HMRC has launched new online tools to help parents understand their eligibility for shared parental leave (SPL) and plan how to use it. ICAEW’s Tax Faculty explains how mums and adopters can opt in even if not sharing with a partner
On 17 June the government launched two tools to make it easier to check whether parents are eligible for shared parental leave and pay and help them decide how to share the leave that is available.
The tools aim to translate detailed rules into a simple process and support parents in planning their leave and pay, as well as ensure that they are providing the correct notice and information to their employers.
While the tools are aimed at parents, employers also can use them to check if a member of their staff is eligible for the scheme, or to sit down with a member of their staff and work through their plan of when they will be off work.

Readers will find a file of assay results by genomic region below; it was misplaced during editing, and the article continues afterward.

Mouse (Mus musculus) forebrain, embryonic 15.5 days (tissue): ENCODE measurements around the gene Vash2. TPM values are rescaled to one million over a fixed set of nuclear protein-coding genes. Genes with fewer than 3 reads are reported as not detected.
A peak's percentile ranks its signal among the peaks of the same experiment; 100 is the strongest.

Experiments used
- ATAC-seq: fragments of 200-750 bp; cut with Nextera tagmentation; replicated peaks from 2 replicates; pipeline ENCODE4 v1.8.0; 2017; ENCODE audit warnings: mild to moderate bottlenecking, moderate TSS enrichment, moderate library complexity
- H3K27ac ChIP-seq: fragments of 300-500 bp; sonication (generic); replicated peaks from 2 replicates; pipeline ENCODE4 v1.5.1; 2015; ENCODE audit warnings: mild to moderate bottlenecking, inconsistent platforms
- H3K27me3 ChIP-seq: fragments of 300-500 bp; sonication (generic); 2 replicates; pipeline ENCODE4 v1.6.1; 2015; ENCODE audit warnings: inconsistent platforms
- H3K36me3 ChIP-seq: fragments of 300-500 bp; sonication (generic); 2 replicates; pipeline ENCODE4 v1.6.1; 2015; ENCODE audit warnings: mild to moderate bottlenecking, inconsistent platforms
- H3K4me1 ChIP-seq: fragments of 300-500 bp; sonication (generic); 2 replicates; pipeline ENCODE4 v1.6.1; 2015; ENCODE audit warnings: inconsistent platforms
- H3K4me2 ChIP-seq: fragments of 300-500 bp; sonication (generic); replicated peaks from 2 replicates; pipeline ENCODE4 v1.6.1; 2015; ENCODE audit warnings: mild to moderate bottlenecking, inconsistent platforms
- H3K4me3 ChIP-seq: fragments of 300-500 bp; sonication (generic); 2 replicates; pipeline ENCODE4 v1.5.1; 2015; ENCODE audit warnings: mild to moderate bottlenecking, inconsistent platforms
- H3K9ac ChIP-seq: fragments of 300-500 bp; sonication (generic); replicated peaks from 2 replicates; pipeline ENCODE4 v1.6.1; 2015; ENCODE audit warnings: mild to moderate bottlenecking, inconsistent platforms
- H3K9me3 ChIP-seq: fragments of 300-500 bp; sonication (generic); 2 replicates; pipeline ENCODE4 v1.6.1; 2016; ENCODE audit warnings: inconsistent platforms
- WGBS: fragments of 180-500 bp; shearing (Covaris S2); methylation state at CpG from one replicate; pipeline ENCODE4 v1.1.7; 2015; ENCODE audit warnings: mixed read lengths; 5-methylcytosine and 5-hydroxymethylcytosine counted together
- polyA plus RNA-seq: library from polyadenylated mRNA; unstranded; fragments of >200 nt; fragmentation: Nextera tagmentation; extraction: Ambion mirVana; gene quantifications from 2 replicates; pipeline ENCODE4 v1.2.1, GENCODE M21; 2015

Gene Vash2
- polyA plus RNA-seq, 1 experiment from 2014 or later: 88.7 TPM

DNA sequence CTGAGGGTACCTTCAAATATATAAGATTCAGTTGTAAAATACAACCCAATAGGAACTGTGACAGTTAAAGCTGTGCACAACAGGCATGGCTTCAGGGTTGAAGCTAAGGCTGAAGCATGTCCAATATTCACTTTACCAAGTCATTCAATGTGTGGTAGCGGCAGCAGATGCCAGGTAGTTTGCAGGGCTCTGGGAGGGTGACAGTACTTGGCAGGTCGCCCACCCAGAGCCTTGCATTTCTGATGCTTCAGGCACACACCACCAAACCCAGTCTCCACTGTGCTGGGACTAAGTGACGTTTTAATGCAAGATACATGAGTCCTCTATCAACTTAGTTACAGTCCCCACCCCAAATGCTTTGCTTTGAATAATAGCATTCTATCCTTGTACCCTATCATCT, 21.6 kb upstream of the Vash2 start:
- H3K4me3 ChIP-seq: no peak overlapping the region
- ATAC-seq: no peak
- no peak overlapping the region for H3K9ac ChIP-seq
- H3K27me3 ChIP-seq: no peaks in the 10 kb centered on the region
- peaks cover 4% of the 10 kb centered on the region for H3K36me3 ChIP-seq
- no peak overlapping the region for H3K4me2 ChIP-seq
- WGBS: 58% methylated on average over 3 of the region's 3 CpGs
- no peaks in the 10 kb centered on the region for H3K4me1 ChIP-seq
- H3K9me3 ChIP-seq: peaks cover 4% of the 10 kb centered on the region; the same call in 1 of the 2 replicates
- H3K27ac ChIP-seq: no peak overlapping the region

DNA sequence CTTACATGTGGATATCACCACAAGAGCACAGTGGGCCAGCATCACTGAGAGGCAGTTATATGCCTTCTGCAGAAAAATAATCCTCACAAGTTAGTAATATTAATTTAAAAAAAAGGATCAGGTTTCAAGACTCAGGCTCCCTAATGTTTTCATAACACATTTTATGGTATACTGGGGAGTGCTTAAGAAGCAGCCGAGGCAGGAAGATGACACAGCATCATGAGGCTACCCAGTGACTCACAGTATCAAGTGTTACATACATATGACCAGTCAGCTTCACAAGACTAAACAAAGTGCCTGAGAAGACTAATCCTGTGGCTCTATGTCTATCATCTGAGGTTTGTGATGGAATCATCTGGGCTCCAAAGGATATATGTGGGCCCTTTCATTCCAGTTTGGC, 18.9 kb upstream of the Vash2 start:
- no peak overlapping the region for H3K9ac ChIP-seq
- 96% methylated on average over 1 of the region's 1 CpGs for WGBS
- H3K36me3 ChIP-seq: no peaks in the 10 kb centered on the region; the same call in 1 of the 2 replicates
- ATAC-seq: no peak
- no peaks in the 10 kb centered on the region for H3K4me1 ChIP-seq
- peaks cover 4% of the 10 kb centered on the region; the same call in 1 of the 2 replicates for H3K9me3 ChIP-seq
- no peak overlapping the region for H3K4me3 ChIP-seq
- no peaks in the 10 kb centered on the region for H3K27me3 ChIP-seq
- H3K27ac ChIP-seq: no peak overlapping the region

Although it is widely known that parents can share statutory shared parental pay (ShPP) and leave (ShPL), it is less common knowledge that mums/primary adopters can curtail their statutory maternity or adoption pay (SMP or SAP) and leave (SML or SAL) and take ShPP and ShPL instead – there is no need to share with anyone as long as their partner would have been eligible.
Why does this matter?
Both SMP/SAP and ShPP pay out for 39 weeks and SML/SAL and ShPL provide 52 weeks’ leave. However, these statutory benefits differ in that for the first six weeks SMP/SAP can be paid at a higher rate if mum/primary adopter is eligible before dropping to a flat rate, whereas ShPP is payable at the same flat rate throughout, and SML/SAL has to be taken as one continuous block whereas ShPL can be taken in weekly blocks within the 52 weeks.
The ability of mum/the primary adopter to change from SMP/SAP & SML/SAL to ShPP & ShPL means that they can take SML/SAL and if entitled receive the higher rate of SMP/SAP for six weeks and then switch to ShPP and ShPL and agree with their employer which weeks within the 52 weeks to take as ShPL. This enables mums/primary adopters to go back to work (as long as it’s for at least a week at a time) and arrange for other family members, say, grandparents, temporarily to look after the child(ren) whilst earning money to fund the next chunk of shared parental leave.
Access the tools:
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